Saturday, May 24, 2008

Day 98 – More Santorini

When I got up in the morning I found out that the dog was still there. The very friendly gardener pointed toward the dog, laughed, and said something incomprehensible in Greek. I thought he said that the dog was waiting for breakfast, so I gave him a few pieces of bread, but he showed absolutely no interest. Instead, when I went for a morning walk he faithfully followed me around. Eventually it was time for me to leave, so I said goodbye to the friendly animal, who simply turned around as if he had satisfactorily completed his tour guide duties. Nice, isn’t it?

I made a couple of touristic stops in charming little towns, on my way to the main village in the island, Fira. This where the big museum of Akrotiri is located, and I just had to get it out of my system. It was really very nice, and although I would have loved to see the site itself, the reproductions of frescos and mosaic floors did much to impress me with the finesse of the great Minoan culture. Fira is, again, a beautifully tended village with endless opportunities for tourists to dispense large amounts of money, and I confess I was tempted by a beautiful reproduction of one of the frescos, which would look great in the library :)

Later I went down to the old port, down an interminable series of switchbacks. The views of the island of Tholos (a small basaltic shield volcano that grew after the collapse of the caldera, and was last active in the 1920’s) and the very lively bay were spectacular. This is the port where the cruise ships drop anchor, so there is a very lively buzz of tourists (however, the main tourist tsunami will not start until the beginning of June, so I didn’t have to beat them off with a stick, but besides a couple of nice looking restaurants there is nothing of particular interest (but I bought a hat there). After half an hour I started the long ascent, only to be overhauled by long trains of mules transporting lazy tourists to the main city. Half an hour later the empty train came back, clopping down in happy abandonment without a muleteer accompanying them; apparently the mules are so well trained that there is no need to guide them on their up and down voyages.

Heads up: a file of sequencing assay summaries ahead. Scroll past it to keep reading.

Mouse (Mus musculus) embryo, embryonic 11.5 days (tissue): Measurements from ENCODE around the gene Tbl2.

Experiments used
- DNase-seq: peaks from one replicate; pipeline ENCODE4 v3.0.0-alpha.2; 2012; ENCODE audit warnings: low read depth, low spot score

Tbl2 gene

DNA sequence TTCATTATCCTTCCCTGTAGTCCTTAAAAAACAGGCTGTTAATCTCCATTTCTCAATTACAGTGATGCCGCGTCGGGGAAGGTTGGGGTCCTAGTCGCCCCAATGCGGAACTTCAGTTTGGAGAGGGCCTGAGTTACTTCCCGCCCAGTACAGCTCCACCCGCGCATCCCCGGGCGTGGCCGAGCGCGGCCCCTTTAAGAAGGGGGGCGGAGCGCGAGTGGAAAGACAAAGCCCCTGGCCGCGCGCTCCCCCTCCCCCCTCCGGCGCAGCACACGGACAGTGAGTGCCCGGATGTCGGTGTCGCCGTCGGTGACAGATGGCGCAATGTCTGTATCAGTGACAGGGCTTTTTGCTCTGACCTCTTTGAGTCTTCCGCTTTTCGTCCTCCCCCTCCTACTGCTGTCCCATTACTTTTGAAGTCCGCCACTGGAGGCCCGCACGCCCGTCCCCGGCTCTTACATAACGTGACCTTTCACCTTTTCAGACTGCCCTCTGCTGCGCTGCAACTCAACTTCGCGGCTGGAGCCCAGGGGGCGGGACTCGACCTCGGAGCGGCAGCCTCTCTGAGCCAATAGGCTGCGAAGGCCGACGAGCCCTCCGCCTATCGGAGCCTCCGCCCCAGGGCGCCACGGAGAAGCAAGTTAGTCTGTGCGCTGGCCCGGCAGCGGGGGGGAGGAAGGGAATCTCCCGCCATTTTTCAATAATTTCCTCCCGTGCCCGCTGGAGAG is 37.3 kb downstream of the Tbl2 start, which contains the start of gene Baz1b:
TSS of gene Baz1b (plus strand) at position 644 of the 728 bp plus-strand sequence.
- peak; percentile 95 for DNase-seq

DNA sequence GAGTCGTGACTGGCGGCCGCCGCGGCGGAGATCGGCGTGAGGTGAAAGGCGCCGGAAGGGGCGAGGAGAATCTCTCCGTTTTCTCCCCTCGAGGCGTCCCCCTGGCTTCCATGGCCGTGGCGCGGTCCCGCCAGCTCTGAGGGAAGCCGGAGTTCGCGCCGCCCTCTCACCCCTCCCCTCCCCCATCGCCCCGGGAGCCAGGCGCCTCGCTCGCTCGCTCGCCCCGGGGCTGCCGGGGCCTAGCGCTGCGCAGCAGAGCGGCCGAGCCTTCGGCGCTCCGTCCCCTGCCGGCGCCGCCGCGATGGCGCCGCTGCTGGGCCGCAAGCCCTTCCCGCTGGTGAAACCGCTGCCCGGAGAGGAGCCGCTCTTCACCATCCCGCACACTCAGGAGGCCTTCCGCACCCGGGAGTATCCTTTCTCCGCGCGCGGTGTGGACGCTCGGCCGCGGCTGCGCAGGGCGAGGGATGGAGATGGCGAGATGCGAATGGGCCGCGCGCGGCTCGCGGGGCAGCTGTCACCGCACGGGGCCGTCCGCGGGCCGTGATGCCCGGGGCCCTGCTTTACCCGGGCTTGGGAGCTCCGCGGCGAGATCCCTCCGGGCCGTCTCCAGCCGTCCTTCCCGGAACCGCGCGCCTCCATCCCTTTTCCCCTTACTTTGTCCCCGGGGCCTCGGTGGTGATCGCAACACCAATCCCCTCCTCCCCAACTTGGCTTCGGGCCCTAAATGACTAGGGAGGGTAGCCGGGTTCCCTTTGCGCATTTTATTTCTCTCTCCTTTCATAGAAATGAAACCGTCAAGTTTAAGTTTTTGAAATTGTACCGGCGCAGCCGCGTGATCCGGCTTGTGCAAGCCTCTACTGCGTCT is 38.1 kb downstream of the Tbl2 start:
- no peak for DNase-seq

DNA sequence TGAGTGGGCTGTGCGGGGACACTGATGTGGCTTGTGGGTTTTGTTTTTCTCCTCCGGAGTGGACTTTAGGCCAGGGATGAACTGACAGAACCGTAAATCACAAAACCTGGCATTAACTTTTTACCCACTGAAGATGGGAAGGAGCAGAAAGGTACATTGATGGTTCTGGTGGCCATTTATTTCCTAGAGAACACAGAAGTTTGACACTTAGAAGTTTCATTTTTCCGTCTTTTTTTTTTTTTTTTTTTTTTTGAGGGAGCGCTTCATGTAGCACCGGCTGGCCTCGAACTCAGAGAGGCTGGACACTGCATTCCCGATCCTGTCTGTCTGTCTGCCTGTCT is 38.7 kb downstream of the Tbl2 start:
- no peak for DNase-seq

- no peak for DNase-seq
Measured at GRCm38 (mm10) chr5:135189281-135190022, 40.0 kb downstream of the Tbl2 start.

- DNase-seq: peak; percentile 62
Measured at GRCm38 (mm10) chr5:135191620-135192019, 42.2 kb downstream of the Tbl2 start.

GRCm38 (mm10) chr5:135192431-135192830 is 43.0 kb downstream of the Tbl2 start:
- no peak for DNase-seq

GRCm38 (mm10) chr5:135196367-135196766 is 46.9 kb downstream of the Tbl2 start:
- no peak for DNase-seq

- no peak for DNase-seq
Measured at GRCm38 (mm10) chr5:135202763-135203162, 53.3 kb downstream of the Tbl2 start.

I had a couple of hours to kill before it was time to embark, so I went for a lazy drive through the vineyards. Santorini claims a tradition of good wine making, with small but high quality production, but I was puzzled by what seemed to me a very peculiar type of husbandry. Instead of letting the vines “stand”, supporting the weight of the bunches with stakes and wire, here the vines form a low bush that to my untrained eyes seems to simply “spill” unto the ground. Actually, close inspection showed that the main trunk has been trained to form a type of “nest”, inside which the bunches of grapes are shielded from the ocean breeze (I only learned the purpose of the “nest” after I visited the Wine Museum maintained by one of the oldest wineries). Next time you are looking for a sweet dessert wine try the Vin Santo of Santorini!

At about 6 pm I made my work down to the commercial port, fed my little car into the belly of one of the enormous ferries, and thoroughly enjoyed myself looking at the loading of huge trucks and the coming and going of people in the port.

Alas, all good things must come to the end, and eventually we said goodbye to Santorini, heading into the sunset toward the mainland.

No comments: